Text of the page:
Historical information

This candle bracket was recovered from the wreck of the sailing ship Loch Ard after the to the disaster in 1878.

The bracket has been hand forged into a pleasing shape and design. The candle holder on the arm of the bracket cn swivel from side to side allowing the light to be adjusted.

LOCH ARD 1873-1878 –

The Scottish-built clipper ship Loch Ard was bound for Melbourne in 1878 with 54 people on board. The mixed cargo it carried included items for the 1880 International Exhibition in Melbourne, one of which was the now famous Majorca ware Minton ‘Peacock’ statue.

The Loch Ard was wrecked on June 1st when the ship crashed into Mutton Bird Island, east of Port Campbell. The only survivors were Tom Pearce, a crew member, and Eva Carmichael, a young passenger who was rescued by Pearce. The Gibsons, owners of nearby Glenample Homestead, cared for Tom, and for Eva who stayed longer before returning to Ireland.

The wreck of the Loch Ard was discovered in 1967, before the introduction of the Victorian historic shipwreck legislation. In 1969 it was decided that all recovered material should be lodged with the Receiver of Wrecks. In 1980 Flagstaff Hill Maritime Museum Divers received a permit to recover artefacts from the wreck to safeguard them from looters. In 1982 the site was listed as a Historic Shipwreck, and the Maritime Archaeology Unit recovered loose artefact material.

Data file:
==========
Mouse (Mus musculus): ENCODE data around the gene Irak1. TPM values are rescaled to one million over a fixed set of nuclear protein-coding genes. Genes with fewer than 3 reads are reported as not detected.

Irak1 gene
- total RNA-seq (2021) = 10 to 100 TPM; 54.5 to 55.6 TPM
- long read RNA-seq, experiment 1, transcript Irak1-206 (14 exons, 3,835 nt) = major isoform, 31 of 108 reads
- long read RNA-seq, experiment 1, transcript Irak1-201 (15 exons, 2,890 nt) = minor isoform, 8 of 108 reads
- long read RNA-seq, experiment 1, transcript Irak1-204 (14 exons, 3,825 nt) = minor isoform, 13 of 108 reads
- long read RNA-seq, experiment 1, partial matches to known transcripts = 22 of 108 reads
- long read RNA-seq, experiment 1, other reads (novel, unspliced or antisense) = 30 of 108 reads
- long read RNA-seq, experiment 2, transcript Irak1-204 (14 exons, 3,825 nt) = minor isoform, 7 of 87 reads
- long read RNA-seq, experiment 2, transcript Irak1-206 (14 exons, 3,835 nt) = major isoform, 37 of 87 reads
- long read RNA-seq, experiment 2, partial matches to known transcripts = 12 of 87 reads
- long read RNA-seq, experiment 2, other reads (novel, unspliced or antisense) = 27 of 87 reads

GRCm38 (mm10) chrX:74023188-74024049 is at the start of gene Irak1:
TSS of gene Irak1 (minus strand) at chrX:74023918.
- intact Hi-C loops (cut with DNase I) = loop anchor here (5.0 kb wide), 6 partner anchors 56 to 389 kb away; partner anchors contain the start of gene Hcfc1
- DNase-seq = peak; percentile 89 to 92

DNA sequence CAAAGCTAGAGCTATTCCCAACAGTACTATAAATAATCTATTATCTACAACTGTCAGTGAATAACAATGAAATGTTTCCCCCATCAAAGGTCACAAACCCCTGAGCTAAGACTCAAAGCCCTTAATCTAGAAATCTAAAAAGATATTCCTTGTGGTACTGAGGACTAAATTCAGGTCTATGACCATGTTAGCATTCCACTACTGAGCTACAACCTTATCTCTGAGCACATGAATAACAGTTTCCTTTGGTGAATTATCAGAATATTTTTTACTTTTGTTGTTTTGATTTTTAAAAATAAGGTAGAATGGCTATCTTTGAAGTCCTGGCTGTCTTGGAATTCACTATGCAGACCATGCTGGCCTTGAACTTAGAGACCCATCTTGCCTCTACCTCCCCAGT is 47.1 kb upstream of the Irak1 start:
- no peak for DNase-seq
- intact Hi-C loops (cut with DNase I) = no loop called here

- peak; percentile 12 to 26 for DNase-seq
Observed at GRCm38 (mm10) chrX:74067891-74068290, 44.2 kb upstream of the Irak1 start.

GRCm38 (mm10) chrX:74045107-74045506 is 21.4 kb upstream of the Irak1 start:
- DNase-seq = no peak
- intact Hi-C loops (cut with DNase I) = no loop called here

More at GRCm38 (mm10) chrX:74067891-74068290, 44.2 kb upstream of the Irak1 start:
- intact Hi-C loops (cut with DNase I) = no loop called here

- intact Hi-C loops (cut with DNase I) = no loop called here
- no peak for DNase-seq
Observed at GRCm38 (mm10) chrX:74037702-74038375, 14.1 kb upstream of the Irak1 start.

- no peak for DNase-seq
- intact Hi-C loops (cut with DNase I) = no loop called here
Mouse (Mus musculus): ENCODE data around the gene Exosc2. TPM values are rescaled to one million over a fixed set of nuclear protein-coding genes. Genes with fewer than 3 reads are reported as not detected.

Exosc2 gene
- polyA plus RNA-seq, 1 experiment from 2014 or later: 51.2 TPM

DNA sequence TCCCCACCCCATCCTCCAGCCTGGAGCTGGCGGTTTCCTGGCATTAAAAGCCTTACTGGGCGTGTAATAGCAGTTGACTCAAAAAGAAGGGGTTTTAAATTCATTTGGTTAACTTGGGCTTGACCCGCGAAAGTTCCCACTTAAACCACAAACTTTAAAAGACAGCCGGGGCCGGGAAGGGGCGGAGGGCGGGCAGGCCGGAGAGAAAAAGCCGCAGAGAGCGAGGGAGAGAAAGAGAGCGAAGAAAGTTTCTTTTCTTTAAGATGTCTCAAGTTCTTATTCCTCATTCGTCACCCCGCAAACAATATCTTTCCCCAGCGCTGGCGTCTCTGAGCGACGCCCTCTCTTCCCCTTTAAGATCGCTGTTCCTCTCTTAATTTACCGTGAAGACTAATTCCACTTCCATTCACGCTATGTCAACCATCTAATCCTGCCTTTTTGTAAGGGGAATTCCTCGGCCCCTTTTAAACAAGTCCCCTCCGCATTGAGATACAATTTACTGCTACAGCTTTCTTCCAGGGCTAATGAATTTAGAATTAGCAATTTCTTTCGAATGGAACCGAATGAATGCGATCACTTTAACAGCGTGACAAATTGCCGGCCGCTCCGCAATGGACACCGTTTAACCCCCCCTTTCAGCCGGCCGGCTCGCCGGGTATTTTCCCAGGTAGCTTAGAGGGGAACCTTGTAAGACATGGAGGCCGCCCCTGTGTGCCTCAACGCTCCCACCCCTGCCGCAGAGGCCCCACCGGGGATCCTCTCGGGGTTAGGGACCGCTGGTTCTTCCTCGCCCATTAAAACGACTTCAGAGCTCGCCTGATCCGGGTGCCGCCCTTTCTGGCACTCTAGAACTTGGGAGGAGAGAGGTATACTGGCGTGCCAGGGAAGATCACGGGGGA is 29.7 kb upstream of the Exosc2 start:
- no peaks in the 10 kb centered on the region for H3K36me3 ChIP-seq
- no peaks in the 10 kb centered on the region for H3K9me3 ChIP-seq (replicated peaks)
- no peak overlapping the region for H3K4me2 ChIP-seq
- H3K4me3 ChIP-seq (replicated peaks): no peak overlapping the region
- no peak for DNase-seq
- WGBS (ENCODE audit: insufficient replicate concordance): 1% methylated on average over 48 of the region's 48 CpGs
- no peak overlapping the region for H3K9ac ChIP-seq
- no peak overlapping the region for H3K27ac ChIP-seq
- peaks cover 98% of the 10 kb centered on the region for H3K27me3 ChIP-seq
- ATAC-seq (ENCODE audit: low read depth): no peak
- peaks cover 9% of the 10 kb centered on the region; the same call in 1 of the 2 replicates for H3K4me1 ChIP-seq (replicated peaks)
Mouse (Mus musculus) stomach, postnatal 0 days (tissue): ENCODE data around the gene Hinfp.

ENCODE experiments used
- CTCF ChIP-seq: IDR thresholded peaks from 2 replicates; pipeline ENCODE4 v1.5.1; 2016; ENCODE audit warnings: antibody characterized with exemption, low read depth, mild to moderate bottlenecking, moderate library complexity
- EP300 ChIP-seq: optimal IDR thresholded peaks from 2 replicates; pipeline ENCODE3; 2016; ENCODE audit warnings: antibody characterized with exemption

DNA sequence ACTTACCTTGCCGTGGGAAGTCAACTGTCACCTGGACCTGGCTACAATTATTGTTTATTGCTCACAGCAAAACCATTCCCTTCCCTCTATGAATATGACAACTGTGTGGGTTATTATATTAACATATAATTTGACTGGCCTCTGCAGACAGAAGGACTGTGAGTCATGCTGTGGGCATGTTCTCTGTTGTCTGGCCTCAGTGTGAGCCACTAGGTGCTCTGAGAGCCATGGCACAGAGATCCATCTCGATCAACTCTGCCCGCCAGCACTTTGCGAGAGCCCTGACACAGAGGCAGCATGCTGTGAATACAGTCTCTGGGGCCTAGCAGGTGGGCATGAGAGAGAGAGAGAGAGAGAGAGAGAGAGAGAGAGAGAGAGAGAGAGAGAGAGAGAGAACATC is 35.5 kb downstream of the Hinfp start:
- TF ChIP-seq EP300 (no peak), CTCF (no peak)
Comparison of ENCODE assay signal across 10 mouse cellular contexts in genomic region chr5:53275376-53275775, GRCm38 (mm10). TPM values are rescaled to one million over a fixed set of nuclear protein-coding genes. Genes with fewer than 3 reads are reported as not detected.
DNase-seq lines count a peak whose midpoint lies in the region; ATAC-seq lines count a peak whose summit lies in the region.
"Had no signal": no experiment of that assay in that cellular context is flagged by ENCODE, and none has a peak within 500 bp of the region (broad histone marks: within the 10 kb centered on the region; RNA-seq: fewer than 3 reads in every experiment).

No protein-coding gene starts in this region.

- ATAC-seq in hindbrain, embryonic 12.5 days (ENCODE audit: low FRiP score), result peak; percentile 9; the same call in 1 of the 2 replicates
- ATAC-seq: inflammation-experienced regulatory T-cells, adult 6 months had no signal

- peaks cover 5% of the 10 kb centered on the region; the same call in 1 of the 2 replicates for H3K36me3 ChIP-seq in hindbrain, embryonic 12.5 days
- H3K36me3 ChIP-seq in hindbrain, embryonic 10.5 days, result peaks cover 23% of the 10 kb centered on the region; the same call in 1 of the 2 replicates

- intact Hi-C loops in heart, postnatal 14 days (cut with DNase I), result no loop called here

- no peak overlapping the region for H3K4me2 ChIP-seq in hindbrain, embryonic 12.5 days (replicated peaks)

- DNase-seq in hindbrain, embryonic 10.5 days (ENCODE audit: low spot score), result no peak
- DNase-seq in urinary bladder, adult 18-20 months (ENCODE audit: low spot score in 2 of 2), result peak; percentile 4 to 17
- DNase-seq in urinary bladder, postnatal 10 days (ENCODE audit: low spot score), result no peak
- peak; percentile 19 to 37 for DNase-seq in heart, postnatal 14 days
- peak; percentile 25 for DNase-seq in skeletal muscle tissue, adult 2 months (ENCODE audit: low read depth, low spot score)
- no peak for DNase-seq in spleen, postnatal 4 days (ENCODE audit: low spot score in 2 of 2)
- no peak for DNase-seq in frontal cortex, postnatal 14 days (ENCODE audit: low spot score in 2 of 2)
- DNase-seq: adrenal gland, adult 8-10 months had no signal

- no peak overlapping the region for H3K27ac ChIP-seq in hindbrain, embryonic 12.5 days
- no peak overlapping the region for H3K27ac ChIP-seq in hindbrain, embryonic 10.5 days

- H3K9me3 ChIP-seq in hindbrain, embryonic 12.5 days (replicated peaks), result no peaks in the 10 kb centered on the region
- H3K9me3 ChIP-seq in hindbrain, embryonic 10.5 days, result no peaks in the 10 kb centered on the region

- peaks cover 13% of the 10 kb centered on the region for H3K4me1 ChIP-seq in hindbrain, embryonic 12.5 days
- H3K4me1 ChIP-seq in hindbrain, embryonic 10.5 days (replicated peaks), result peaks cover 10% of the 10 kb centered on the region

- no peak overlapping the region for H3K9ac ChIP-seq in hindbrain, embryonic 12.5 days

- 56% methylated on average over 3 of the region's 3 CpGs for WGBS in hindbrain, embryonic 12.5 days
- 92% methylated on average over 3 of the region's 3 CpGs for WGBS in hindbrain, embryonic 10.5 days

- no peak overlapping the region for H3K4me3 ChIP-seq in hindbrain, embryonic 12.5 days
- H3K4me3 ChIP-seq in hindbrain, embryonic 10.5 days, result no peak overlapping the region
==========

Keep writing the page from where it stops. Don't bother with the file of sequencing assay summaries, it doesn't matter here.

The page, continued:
The candle bracket is an example of light fittings from the ship ‘Loch Ard’ or from part of the ship’s cargo, imported for use in Colonial Victoria in the 19th to early 20th century.

Flagstaff Hill’s collection of artefacts from LOCH ARD is significant for being one of the largest collections of artefacts from this shipwreck in Victoria. It is significant for its association with the shipwreck, which is on the Victorian Heritage Register (VHR S417). The collection is significant because of the relationship between the objects, as together they have a high potential to interpret the story of the LOCH ARD.

The LOCH ARD collection is archaeologically significant as the remains of a large international passenger and cargo ship. The LOCH ARD collection is historically significant for representing aspects of Victoria’s shipping history and its potential to interpret sub-theme 1.5 of Victoria’s Framework of Historical Themes (living with natural processes). The collection is also historically significant for its association with the LOCH ARD, which was one of the worst and best known shipwrecks in Victoria’s history.

Physical description

Candle bracket, bronze with fancy floral design. Bracket has been hand wrought with varying widths of flat iron. Bracket’s arm swivels on a pin front of bracket. Bracket was recovered from the wreck of the Loch Ard.